Whenever there is discussion about Britain’s place in Europe there is one argument that always gets trotted out in favour of a referendum; that most of us never got a chance to vote last time round because we were too young or not even born. By that logic we should have a referendum on EU membership every 40 or so years for ever and ever.
If we let that factor determine that we should have a referendum on EU membership then we are long overdue another referendum on whether Northern Ireland should remain part of the UK and then how about the Welsh and Scottish devolution bills? In about 25 years we could then argue for a referendum on doing away with the London mayor and go back to the GLC.
Personally I would be much more interested in a referendum or two about things we have never been asked about at all, ever, like having an elected second chamber or getting the monarchy totally removed from government.
Or is it that the Farages and Henry Smiths are only really interested in going to the public on certain topics that they think the public will agree with them on? Not that they should take the result for granted. I also wonder whether, if we had an in-out referendum and voted to stay in Europe would UKIP then accept the public opinion and shut up about it?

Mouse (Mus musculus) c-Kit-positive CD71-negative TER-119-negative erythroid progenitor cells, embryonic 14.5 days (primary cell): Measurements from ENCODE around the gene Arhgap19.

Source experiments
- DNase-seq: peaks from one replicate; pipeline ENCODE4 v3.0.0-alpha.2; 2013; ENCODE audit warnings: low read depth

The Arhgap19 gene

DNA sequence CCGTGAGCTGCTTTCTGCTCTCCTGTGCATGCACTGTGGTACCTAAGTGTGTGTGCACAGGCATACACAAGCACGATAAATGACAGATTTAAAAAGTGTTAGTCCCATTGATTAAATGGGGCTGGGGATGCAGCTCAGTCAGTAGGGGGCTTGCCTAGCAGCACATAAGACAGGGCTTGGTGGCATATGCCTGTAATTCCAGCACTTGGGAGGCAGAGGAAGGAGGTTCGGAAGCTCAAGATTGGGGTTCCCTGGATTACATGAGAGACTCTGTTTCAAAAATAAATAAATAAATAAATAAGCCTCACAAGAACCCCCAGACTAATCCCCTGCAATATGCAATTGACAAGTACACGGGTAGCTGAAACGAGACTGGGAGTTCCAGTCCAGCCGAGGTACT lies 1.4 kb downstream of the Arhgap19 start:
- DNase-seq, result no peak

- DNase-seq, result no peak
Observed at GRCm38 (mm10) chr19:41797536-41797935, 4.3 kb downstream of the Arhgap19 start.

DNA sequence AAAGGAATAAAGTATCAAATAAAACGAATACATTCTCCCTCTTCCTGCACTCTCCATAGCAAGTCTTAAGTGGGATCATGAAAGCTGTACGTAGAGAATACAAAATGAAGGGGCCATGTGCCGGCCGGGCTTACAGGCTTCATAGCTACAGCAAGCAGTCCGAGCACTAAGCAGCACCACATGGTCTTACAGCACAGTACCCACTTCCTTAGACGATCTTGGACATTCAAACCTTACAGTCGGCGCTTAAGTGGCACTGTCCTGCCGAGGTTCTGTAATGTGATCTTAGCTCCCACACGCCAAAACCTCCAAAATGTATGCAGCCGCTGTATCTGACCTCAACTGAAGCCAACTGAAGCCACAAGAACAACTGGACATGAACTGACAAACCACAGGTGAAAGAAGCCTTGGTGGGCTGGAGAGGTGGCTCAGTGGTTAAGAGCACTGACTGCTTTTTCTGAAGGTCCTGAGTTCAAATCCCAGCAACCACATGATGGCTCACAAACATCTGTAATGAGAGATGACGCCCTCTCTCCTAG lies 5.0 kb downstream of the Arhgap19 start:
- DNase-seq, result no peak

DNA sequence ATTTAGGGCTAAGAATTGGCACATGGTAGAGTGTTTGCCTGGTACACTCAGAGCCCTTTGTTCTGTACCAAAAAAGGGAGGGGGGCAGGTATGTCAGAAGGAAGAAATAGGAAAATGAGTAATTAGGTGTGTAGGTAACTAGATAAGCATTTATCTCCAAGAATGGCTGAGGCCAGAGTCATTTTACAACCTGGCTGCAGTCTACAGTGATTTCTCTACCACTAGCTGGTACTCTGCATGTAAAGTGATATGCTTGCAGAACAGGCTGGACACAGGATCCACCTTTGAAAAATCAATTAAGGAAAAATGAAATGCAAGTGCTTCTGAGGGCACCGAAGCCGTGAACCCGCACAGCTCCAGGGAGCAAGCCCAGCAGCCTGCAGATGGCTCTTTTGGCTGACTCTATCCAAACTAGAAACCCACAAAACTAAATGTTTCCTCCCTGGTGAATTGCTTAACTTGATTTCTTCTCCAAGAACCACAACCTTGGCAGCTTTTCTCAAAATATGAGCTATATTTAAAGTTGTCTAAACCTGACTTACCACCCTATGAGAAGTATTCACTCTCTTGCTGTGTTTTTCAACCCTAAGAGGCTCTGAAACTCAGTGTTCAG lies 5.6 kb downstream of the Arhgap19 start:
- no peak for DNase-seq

Another thought I had today about the public will is about the Falklands. Agentina have been stirring things up a bit lately and talking about some sort of international arbitration on the legal status of the islands. Our position seems to be that it doesn’t matter what the legal ownership should be but it is all up to the what the residents want. There may be good arguments on either side, but surely this isn’t one of them.
Look at it this way. Dale Farm had more than a third of the population of the Falklands at its peak. Should we have just said that it doesn’t matter what the law is, but we should go by the wishes of the residents? Exactly what is the cut-off in size or population for that to happen?